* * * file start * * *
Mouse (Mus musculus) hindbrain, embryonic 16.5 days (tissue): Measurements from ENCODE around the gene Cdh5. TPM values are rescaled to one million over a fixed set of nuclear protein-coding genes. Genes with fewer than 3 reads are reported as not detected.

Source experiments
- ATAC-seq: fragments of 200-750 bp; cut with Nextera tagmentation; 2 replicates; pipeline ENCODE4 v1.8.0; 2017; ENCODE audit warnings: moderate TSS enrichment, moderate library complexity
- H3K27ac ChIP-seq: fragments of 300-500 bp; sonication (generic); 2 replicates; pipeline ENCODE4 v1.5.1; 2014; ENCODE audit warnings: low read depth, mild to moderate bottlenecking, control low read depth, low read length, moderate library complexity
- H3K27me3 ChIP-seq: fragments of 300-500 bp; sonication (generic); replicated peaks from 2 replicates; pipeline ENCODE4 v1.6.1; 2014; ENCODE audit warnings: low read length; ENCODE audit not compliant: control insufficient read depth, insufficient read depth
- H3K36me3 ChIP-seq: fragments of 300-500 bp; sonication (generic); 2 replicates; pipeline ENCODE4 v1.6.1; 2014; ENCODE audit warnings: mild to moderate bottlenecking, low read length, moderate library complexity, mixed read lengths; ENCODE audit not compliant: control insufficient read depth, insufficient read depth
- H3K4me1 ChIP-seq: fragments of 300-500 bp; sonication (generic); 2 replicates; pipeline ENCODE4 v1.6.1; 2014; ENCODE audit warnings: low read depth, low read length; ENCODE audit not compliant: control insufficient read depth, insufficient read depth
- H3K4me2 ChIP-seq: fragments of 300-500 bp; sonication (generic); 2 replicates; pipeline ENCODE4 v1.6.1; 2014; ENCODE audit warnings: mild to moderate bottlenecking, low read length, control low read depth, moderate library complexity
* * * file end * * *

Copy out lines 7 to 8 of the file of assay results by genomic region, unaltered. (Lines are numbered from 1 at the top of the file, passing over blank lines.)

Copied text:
- H3K4me1 ChIP-seq: fragments of 300-500 bp; sonication (generic); 2 replicates; pipeline ENCODE4 v1.6.1; 2014; ENCODE audit warnings: low read depth, low read length; ENCODE audit not compliant: control insufficient read depth, insufficient read depth
- H3K4me2 ChIP-seq: fragments of 300-500 bp; sonication (generic); 2 replicates; pipeline ENCODE4 v1.6.1; 2014; ENCODE audit warnings: mild to moderate bottlenecking, low read length, control low read depth, moderate library complexity